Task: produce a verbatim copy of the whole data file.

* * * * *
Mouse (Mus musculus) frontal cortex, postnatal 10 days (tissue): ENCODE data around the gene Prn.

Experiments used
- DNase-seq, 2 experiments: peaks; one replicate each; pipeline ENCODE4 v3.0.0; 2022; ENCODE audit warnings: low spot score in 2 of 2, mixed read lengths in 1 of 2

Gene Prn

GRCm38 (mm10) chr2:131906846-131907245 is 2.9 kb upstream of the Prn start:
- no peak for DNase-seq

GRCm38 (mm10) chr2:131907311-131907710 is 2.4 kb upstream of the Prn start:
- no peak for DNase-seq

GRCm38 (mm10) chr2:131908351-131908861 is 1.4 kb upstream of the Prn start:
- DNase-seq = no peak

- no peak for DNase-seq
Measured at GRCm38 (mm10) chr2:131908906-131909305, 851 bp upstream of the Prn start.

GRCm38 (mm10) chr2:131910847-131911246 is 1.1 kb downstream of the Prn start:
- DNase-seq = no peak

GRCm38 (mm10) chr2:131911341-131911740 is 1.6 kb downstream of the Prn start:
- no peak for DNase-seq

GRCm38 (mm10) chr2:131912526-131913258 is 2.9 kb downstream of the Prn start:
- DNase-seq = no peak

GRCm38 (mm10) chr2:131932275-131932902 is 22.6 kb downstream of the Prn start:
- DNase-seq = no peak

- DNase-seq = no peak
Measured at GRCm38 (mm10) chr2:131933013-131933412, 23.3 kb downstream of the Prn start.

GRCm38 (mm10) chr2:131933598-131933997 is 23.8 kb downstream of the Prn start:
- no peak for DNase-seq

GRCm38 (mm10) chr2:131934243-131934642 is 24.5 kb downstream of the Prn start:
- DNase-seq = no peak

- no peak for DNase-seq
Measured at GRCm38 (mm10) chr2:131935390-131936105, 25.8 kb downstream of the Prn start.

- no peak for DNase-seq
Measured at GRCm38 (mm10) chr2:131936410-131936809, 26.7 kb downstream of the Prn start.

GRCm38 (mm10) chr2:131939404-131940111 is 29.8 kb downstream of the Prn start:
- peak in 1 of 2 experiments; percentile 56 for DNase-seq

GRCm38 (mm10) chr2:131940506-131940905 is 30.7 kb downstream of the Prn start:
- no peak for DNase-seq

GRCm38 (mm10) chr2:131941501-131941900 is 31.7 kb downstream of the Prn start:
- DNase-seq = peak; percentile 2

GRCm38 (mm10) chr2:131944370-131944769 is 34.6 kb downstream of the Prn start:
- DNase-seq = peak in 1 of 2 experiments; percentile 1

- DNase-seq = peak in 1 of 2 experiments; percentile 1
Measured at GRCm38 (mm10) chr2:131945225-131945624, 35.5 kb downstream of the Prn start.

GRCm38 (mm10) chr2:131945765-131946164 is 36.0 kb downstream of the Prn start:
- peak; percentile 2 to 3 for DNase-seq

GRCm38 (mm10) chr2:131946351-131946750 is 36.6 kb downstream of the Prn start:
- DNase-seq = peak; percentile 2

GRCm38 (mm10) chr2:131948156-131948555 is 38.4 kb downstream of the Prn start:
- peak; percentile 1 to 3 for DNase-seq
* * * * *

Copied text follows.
Mouse (Mus musculus) frontal cortex, postnatal 10 days (tissue): ENCODE data around the gene Prn.

Experiments used
- DNase-seq, 2 experiments: peaks; one replicate each; pipeline ENCODE4 v3.0.0; 2022; ENCODE audit warnings: low spot score in 2 of 2, mixed read lengths in 1 of 2

Gene Prn

GRCm38 (mm10) chr2:131906846-131907245 is 2.9 kb upstream of the Prn start:
- no peak for DNase-seq

GRCm38 (mm10) chr2:131907311-131907710 is 2.4 kb upstream of the Prn start:
- no peak for DNase-seq

GRCm38 (mm10) chr2:131908351-131908861 is 1.4 kb upstream of the Prn start:
- DNase-seq = no peak

- no peak for DNase-seq
Measured at GRCm38 (mm10) chr2:131908906-131909305, 851 bp upstream of the Prn start.

GRCm38 (mm10) chr2:131910847-131911246 is 1.1 kb downstream of the Prn start:
- DNase-seq = no peak

GRCm38 (mm10) chr2:131911341-131911740 is 1.6 kb downstream of the Prn start:
- no peak for DNase-seq

GRCm38 (mm10) chr2:131912526-131913258 is 2.9 kb downstream of the Prn start:
- DNase-seq = no peak

GRCm38 (mm10) chr2:131932275-131932902 is 22.6 kb downstream of the Prn start:
- DNase-seq = no peak

- DNase-seq = no peak
Measured at GRCm38 (mm10) chr2:131933013-131933412, 23.3 kb downstream of the Prn start.

GRCm38 (mm10) chr2:131933598-131933997 is 23.8 kb downstream of the Prn start:
- no peak for DNase-seq

GRCm38 (mm10) chr2:131934243-131934642 is 24.5 kb downstream of the Prn start:
- DNase-seq = no peak

- no peak for DNase-seq
Measured at GRCm38 (mm10) chr2:131935390-131936105, 25.8 kb downstream of the Prn start.

- no peak for DNase-seq
Measured at GRCm38 (mm10) chr2:131936410-131936809, 26.7 kb downstream of the Prn start.

GRCm38 (mm10) chr2:131939404-131940111 is 29.8 kb downstream of the Prn start:
- peak in 1 of 2 experiments; percentile 56 for DNase-seq

GRCm38 (mm10) chr2:131940506-131940905 is 30.7 kb downstream of the Prn start:
- no peak for DNase-seq

GRCm38 (mm10) chr2:131941501-131941900 is 31.7 kb downstream of the Prn start:
- DNase-seq = peak; percentile 2

GRCm38 (mm10) chr2:131944370-131944769 is 34.6 kb downstream of the Prn start:
- DNase-seq = peak in 1 of 2 experiments; percentile 1

- DNase-seq = peak in 1 of 2 experiments; percentile 1
Measured at GRCm38 (mm10) chr2:131945225-131945624, 35.5 kb downstream of the Prn start.

GRCm38 (mm10) chr2:131945765-131946164 is 36.0 kb downstream of the Prn start:
- peak; percentile 2 to 3 for DNase-seq

GRCm38 (mm10) chr2:131946351-131946750 is 36.6 kb downstream of the Prn start:
- DNase-seq = peak; percentile 2

GRCm38 (mm10) chr2:131948156-131948555 is 38.4 kb downstream of the Prn start:
- peak; percentile 1 to 3 for DNase-seq